Connectionism and Three Levels of Nativism

William Ramsey, Stephen Stich

Research output: Chapter in Book/Report/Conference proceedingChapter

Abstract

This chapter explores the relation between connectionism and Chomsky's arguments for the existence of innate knowledge. Along the way, it proposes to defend a pair of interrelated conclusions. The first is that there are actually three versions of Chomsky's poverty of the stimulus argument, which make increasingly strong claims about the nature of the cognitive endowments required for learning language. The second conclusion is that the relation between connectionism and nativism is considerably more complex than many have assumed. The chapter is organized as follows. Section 2 sets out the three versions of Chomsky's poverty of the stimulus argument. Section 3 offers an introductory overview of recent connectionist research and a survey of ongoing efforts to get connectionist devices to learn aspects of natural language. Section 4 explores the ways in which the success of these efforts would bear upon the three versions of Chomsky's argument.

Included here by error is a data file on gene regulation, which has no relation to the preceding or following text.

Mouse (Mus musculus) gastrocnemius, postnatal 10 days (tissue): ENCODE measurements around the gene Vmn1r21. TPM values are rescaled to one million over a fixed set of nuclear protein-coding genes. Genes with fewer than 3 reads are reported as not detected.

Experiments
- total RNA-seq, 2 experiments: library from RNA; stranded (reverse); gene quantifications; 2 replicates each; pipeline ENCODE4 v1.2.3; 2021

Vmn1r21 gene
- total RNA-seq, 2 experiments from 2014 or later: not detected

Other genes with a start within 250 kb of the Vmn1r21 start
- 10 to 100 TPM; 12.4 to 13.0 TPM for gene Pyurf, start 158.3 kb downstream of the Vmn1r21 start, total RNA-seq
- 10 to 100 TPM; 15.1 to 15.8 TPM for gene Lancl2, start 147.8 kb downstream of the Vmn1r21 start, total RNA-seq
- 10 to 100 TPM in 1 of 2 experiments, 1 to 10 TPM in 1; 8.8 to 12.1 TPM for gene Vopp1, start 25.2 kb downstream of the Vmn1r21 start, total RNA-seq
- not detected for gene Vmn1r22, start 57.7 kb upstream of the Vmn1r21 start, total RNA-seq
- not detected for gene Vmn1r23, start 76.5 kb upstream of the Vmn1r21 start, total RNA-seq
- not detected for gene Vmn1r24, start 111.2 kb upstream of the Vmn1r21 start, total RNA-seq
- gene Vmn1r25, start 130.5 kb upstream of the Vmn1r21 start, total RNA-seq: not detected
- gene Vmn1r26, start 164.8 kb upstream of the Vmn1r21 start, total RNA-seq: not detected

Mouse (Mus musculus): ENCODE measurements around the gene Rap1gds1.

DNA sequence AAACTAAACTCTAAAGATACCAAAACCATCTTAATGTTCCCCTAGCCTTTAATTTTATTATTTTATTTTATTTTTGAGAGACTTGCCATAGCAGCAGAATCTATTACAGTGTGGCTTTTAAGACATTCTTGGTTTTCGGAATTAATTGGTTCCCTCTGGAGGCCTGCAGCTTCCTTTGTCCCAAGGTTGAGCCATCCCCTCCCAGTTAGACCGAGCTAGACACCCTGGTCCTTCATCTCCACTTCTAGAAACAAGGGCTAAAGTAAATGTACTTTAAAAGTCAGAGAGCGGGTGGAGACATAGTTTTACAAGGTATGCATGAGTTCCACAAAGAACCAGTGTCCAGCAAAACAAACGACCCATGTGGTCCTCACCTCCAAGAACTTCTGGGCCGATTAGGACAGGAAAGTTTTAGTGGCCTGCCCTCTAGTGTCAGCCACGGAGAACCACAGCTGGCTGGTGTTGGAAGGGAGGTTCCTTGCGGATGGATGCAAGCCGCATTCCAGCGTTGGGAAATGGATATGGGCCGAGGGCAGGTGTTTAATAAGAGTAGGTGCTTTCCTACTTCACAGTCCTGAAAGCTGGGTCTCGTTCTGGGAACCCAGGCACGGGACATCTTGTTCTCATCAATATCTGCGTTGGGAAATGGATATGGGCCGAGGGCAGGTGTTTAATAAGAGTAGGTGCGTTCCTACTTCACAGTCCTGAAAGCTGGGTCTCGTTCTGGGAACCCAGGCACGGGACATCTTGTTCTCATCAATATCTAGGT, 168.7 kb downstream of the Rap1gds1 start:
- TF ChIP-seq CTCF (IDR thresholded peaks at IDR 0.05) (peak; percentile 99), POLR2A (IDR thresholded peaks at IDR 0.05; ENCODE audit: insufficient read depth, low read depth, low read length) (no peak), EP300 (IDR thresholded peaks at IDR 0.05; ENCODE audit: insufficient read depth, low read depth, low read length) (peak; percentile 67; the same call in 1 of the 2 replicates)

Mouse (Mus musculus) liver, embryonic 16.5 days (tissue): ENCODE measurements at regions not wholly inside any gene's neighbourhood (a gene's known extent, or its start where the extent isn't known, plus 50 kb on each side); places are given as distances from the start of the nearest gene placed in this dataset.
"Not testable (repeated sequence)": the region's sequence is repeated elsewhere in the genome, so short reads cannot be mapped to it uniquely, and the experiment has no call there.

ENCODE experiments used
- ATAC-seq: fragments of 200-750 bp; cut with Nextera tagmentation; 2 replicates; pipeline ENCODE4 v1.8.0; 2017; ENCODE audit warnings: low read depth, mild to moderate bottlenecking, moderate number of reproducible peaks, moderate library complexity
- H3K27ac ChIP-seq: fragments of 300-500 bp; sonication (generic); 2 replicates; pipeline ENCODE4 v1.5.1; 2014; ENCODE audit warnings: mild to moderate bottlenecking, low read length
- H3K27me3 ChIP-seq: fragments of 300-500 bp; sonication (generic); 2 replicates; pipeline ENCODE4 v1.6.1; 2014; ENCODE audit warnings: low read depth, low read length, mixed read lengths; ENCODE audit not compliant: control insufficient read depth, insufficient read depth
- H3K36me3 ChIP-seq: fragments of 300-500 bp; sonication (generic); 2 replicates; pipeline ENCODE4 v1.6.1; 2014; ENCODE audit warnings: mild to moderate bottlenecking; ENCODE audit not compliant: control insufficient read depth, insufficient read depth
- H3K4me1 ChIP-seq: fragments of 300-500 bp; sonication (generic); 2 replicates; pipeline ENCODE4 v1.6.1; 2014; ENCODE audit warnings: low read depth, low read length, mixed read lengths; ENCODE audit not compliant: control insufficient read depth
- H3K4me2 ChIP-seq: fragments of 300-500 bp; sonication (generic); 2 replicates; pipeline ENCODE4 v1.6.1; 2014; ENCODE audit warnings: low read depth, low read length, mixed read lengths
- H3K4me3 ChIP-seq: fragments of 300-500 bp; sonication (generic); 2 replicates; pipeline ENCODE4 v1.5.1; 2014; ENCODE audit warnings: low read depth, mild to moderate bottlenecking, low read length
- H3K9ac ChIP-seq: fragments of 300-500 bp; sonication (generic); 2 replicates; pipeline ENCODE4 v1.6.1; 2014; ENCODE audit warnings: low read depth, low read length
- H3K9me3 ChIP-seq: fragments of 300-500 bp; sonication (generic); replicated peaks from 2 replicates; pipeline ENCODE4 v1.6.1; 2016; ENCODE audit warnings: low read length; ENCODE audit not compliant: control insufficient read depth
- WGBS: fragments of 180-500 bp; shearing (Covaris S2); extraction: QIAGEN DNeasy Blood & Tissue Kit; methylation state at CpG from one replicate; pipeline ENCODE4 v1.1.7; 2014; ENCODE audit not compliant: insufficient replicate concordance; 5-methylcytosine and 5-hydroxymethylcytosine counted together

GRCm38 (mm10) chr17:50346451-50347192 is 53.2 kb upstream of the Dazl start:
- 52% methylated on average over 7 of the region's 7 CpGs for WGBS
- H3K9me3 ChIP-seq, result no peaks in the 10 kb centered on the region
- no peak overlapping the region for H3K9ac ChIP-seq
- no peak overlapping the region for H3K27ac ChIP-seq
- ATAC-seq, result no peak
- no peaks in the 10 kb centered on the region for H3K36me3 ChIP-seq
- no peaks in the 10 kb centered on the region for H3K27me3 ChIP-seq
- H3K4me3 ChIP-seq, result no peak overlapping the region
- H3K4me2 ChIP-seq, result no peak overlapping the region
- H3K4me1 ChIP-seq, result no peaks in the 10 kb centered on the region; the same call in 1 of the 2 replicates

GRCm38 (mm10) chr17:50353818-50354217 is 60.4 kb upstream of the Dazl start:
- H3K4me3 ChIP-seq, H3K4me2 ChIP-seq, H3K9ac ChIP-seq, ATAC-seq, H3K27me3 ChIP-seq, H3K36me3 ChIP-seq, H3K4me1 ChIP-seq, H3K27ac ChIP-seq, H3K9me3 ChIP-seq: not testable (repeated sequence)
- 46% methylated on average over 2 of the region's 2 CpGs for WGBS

Original languageEnglish (US)
Title of host publicationCollected Papers
Subtitle of host publicationMind and Language, 1972-2010
PublisherOxford University Press
Volume1
ISBN (Electronic)9780190267513
ISBN (Print)9780199734108
DOIs
StatePublished - Sep 22 2011

All Science Journal Classification (ASJC) codes

  • Arts and Humanities(all)

Keywords

  • Connectionism
  • Innate knowledge
  • Language learning
  • Nativism
  • Noam chomsky
  • Poverty of the stimulus

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